Black Lives Matter (BLM) has added another to its stack of recent losses. The self-described Marxist organization’s latest embarrassment comes from the Ontario Judicial Council (OJC), which on Wednesday dismissed a misconduct complaint against Judge Donald McLeod.
Activists and academics affiliated with BLM’s Toronto chapter have been targeting McLeod — a trailblazing Black Canadian judge from Toronto — for years. McLeod found his way into the far-left’s crosshairs because he dared advocate for Black communities without bowing to the regressive political agenda promoted by the likes of BLM.
This led to accusations that his work with community organizations such as the Federation of Black Canadians, which he helped found, made him an impartial arbiter. BLM-affiliated activists and academics also accused him of lying about his work serving Black communities, which led to accusations of perjury based on his statements in a previous disciplinary hearing.
McLeod’s detractors hoped to tarnish his reputation, so the OJC would see him as a liability. His detractors failed.
This week, the OJC issued its decision, dismissing the complaint that McLeod’s advocacy efforts damaged his standing as an impartial member of the Ontario court. “We are not satisfied (that McLeod’s transgressions) were such as to diminish public confidence in Justice McLeod’s ability to carry out the duties of his office or the administration of justice generally,” the OJC decision reads.
A year ago, BLM appeared to be a juggernaut that couldn’t be slowed down. Almost everybody wanted on the bandwagon. Those of us who refused to jump aboard were attacked by the group’s mainstream media cheerleaders for standing by our principles. But the unfortunate truth of BLM is becoming increasingly obvious to those paying attention: that bandwagon is headed nowhere good — and fast.
Last week, Patrisse Cullors, the executive director of the Black Lives Matter Global Network Foundation, stepped down, after weeks of scandal. She admitted to hoarding millions of dollars of real estate, despite claiming to be a Marxist. The head of BLM’s New York chapter, Hawk Newsome, called for an investigation into Cullors’ finances.
This real estate drama followed months of questions about BLM’s finances. BLM’s global foundation reportedly raised tens of millions of dollars, but its local chapters claim to have received very little of that money.
A new study also exposed how BLM’s relationship with corporate America has produced few opportunities for Black working- and middle-class families. As reported by Bloomberg Businessweek, the startup Blendoor found corporations that made BLM-themed diversity pledges in the past year “had 20 per cent fewer Black employees on average than those that didn’t.”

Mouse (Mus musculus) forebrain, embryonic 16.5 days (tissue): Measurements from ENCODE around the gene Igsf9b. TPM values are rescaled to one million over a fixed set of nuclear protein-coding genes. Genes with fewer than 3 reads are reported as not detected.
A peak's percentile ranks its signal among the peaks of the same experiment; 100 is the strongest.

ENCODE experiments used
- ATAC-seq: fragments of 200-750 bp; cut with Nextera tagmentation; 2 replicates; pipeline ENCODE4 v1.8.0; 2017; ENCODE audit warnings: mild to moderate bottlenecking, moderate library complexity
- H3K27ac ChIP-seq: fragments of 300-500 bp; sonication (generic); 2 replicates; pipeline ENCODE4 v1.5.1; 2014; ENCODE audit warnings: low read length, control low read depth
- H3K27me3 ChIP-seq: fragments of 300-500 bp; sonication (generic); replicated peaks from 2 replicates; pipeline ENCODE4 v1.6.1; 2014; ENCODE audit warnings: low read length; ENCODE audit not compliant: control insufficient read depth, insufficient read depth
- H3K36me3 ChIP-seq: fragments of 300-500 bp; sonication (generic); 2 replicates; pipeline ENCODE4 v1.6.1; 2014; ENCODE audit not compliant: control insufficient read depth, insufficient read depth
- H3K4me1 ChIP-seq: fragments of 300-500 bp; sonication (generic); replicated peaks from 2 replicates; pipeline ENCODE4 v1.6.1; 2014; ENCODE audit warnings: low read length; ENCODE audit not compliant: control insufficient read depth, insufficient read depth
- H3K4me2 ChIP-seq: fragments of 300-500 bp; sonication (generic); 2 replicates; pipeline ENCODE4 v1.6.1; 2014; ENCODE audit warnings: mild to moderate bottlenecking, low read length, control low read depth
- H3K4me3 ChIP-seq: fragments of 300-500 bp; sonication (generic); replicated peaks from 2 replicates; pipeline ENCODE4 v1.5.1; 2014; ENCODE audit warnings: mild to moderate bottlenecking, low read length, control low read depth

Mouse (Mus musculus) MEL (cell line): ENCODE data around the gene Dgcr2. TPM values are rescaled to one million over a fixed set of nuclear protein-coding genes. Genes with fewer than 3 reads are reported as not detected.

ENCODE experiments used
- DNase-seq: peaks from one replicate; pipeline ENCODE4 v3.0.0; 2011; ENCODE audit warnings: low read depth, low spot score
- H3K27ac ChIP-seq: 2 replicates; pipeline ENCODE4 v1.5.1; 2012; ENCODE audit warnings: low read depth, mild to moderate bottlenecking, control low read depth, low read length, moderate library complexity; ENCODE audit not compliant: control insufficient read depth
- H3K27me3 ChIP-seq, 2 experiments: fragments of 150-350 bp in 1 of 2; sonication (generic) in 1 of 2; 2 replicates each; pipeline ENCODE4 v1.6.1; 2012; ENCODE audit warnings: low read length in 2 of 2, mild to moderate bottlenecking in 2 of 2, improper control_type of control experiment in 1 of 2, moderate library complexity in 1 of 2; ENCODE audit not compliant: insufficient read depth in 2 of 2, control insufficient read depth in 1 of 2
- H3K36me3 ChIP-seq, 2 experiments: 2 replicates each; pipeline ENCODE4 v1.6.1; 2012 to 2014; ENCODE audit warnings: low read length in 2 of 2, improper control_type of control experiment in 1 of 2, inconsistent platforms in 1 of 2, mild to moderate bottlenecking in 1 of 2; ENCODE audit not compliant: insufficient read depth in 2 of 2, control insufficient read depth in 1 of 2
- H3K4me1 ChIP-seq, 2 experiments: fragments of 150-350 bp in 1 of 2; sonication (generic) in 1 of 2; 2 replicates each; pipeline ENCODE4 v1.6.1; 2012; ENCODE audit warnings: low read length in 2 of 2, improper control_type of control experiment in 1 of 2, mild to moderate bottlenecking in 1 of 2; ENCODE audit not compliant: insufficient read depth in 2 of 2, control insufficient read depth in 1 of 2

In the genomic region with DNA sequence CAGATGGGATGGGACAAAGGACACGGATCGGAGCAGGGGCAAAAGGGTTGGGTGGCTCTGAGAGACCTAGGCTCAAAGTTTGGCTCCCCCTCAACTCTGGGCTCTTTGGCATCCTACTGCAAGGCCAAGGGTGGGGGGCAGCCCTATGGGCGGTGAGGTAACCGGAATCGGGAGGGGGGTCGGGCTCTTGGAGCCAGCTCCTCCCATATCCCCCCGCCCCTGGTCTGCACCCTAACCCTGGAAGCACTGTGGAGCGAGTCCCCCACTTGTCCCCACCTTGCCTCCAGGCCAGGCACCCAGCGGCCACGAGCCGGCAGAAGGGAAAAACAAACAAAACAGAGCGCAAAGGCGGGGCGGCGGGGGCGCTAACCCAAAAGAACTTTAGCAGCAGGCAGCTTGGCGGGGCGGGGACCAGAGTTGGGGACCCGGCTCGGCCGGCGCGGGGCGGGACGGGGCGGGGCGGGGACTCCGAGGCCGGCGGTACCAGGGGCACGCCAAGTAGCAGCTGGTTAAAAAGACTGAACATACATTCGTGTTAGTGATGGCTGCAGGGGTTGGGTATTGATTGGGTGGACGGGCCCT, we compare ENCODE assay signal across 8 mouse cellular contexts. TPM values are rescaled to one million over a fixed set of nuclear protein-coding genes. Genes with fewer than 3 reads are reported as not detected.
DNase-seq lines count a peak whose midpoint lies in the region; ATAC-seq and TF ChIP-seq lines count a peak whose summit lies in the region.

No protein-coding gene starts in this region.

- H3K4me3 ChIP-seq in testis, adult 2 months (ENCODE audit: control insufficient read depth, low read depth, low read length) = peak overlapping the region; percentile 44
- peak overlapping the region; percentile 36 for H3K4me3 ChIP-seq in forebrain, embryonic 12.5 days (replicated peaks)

BLM has given corporate America a way to virtue signal without actually hiring more Black people. Rest assured, though, that “chief diversity officer” is one of the fastest growing senior executive positions in the United States, so those at the top of corporate America continue to reap the rewards.
BLM has also taken a major loss in Minnesota, where George Floyd was tragically killed last year. One of the founders of the group’s St. Paul chapter, Rashad Turner, quit the organization after seeing its “ugly truth.”
“After a year on the inside,” Turner concluded, “I learned they had little concern for rebuilding Black families.” Turner also believes BLM is actively creating “barriers to a better education for Black children” by opposing school choice.
What a difference a year makes. In 2020, elite institutions propped up BLM activists as unelected “representatives” of Black communities, while embracing the organization’s far-left political agenda to score woke points. But the truth prevails, as occurred in the case of Judge Donald McLeod.
BLM will continue to crumble under the weight of its own bad ideas, and people will continue to see how little the far-left actually has to offer communities that are in need of a hand up.
Jamil Jivani is an award-winning lawyer and author, who serves as the Government of Ontario’s first-ever advocate for Community Opportunities. He also leads a youth-focused research nonprofit, Road Home Research & Analysis, which is supported by the Pinball Clemens Foundation, and hosts a weekly radio show, “Tonight with Jamil Jivani” on Newstalk 1010.